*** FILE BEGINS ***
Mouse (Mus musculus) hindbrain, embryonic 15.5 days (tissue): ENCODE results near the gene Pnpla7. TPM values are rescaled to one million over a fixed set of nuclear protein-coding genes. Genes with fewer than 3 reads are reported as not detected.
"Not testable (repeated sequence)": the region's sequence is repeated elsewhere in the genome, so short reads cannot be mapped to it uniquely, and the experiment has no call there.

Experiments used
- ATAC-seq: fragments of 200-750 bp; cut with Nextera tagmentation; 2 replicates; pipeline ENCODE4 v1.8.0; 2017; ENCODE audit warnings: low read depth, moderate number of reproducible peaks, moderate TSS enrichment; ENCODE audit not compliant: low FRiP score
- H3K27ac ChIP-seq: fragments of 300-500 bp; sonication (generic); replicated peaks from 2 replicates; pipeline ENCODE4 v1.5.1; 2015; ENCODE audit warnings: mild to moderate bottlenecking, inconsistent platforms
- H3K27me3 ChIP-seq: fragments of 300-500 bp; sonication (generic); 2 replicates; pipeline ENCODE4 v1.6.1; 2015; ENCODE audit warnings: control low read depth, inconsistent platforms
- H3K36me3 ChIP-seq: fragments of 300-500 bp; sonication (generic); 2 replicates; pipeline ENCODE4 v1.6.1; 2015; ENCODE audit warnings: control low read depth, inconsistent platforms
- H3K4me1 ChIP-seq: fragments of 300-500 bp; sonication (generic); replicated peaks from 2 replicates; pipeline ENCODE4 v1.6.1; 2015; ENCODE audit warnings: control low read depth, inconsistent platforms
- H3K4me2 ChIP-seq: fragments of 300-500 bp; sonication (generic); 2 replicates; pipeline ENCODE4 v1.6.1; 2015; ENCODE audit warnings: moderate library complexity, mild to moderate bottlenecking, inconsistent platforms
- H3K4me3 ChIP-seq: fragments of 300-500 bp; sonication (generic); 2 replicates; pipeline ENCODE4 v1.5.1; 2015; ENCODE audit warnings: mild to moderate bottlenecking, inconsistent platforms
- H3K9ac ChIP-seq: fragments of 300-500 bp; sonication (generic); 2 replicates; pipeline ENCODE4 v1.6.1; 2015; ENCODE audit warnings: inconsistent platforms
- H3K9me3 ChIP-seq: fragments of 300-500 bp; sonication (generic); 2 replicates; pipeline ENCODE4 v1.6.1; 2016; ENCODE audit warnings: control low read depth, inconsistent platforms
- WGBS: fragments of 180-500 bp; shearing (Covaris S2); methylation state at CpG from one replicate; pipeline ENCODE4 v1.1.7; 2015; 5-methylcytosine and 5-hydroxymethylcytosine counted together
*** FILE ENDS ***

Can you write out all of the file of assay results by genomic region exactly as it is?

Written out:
Mouse (Mus musculus) hindbrain, embryonic 15.5 days (tissue): ENCODE results near the gene Pnpla7. TPM values are rescaled to one million over a fixed set of nuclear protein-coding genes. Genes with fewer than 3 reads are reported as not detected.
"Not testable (repeated sequence)": the region's sequence is repeated elsewhere in the genome, so short reads cannot be mapped to it uniquely, and the experiment has no call there.

Experiments used
- ATAC-seq: fragments of 200-750 bp; cut with Nextera tagmentation; 2 replicates; pipeline ENCODE4 v1.8.0; 2017; ENCODE audit warnings: low read depth, moderate number of reproducible peaks, moderate TSS enrichment; ENCODE audit not compliant: low FRiP score
- H3K27ac ChIP-seq: fragments of 300-500 bp; sonication (generic); replicated peaks from 2 replicates; pipeline ENCODE4 v1.5.1; 2015; ENCODE audit warnings: mild to moderate bottlenecking, inconsistent platforms
- H3K27me3 ChIP-seq: fragments of 300-500 bp; sonication (generic); 2 replicates; pipeline ENCODE4 v1.6.1; 2015; ENCODE audit warnings: control low read depth, inconsistent platforms
- H3K36me3 ChIP-seq: fragments of 300-500 bp; sonication (generic); 2 replicates; pipeline ENCODE4 v1.6.1; 2015; ENCODE audit warnings: control low read depth, inconsistent platforms
- H3K4me1 ChIP-seq: fragments of 300-500 bp; sonication (generic); replicated peaks from 2 replicates; pipeline ENCODE4 v1.6.1; 2015; ENCODE audit warnings: control low read depth, inconsistent platforms
- H3K4me2 ChIP-seq: fragments of 300-500 bp; sonication (generic); 2 replicates; pipeline ENCODE4 v1.6.1; 2015; ENCODE audit warnings: moderate library complexity, mild to moderate bottlenecking, inconsistent platforms
- H3K4me3 ChIP-seq: fragments of 300-500 bp; sonication (generic); 2 replicates; pipeline ENCODE4 v1.5.1; 2015; ENCODE audit warnings: mild to moderate bottlenecking, inconsistent platforms
- H3K9ac ChIP-seq: fragments of 300-500 bp; sonication (generic); 2 replicates; pipeline ENCODE4 v1.6.1; 2015; ENCODE audit warnings: inconsistent platforms
- H3K9me3 ChIP-seq: fragments of 300-500 bp; sonication (generic); 2 replicates; pipeline ENCODE4 v1.6.1; 2016; ENCODE audit warnings: control low read depth, inconsistent platforms
- WGBS: fragments of 180-500 bp; shearing (Covaris S2); methylation state at CpG from one replicate; pipeline ENCODE4 v1.1.7; 2015; 5-methylcytosine and 5-hydroxymethylcytosine counted together